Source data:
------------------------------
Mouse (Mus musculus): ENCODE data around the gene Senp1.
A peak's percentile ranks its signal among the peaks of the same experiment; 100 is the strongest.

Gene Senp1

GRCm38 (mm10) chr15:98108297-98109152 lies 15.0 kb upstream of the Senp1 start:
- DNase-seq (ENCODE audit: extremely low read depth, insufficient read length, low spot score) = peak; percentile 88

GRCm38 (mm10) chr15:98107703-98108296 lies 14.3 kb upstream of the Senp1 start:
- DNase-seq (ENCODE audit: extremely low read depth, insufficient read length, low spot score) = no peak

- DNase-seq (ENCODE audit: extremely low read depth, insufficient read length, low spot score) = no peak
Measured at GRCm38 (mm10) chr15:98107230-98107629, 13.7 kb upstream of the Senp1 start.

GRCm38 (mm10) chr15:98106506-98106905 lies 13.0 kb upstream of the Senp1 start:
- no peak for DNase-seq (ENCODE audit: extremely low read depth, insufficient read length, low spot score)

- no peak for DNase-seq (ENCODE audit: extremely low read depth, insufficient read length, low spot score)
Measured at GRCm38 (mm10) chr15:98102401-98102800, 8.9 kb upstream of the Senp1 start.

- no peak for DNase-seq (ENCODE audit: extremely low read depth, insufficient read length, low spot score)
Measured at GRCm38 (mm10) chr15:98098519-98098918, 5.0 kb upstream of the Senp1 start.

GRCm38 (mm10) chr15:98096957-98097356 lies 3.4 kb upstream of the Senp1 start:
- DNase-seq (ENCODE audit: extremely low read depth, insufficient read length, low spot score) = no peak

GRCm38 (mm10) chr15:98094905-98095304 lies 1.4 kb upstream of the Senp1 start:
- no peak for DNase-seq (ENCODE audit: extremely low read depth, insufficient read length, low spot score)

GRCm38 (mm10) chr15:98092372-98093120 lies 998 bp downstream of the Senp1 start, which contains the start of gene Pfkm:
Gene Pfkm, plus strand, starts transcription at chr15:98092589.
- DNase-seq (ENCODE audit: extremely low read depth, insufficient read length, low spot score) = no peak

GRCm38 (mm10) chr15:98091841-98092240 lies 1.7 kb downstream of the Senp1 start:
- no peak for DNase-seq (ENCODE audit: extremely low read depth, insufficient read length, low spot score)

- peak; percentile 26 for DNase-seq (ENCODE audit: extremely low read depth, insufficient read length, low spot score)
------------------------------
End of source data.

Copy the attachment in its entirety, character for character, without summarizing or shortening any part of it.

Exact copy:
Mouse (Mus musculus): ENCODE data around the gene Senp1.
A peak's percentile ranks its signal among the peaks of the same experiment; 100 is the strongest.

Gene Senp1

GRCm38 (mm10) chr15:98108297-98109152 lies 15.0 kb upstream of the Senp1 start:
- DNase-seq (ENCODE audit: extremely low read depth, insufficient read length, low spot score) = peak; percentile 88

GRCm38 (mm10) chr15:98107703-98108296 lies 14.3 kb upstream of the Senp1 start:
- DNase-seq (ENCODE audit: extremely low read depth, insufficient read length, low spot score) = no peak

- DNase-seq (ENCODE audit: extremely low read depth, insufficient read length, low spot score) = no peak
Measured at GRCm38 (mm10) chr15:98107230-98107629, 13.7 kb upstream of the Senp1 start.

GRCm38 (mm10) chr15:98106506-98106905 lies 13.0 kb upstream of the Senp1 start:
- no peak for DNase-seq (ENCODE audit: extremely low read depth, insufficient read length, low spot score)

- no peak for DNase-seq (ENCODE audit: extremely low read depth, insufficient read length, low spot score)
Measured at GRCm38 (mm10) chr15:98102401-98102800, 8.9 kb upstream of the Senp1 start.

- no peak for DNase-seq (ENCODE audit: extremely low read depth, insufficient read length, low spot score)
Measured at GRCm38 (mm10) chr15:98098519-98098918, 5.0 kb upstream of the Senp1 start.

GRCm38 (mm10) chr15:98096957-98097356 lies 3.4 kb upstream of the Senp1 start:
- DNase-seq (ENCODE audit: extremely low read depth, insufficient read length, low spot score) = no peak

GRCm38 (mm10) chr15:98094905-98095304 lies 1.4 kb upstream of the Senp1 start:
- no peak for DNase-seq (ENCODE audit: extremely low read depth, insufficient read length, low spot score)

GRCm38 (mm10) chr15:98092372-98093120 lies 998 bp downstream of the Senp1 start, which contains the start of gene Pfkm:
Gene Pfkm, plus strand, starts transcription at chr15:98092589.
- DNase-seq (ENCODE audit: extremely low read depth, insufficient read length, low spot score) = no peak

GRCm38 (mm10) chr15:98091841-98092240 lies 1.7 kb downstream of the Senp1 start:
- no peak for DNase-seq (ENCODE audit: extremely low read depth, insufficient read length, low spot score)

- peak; percentile 26 for DNase-seq (ENCODE audit: extremely low read depth, insufficient read length, low spot score)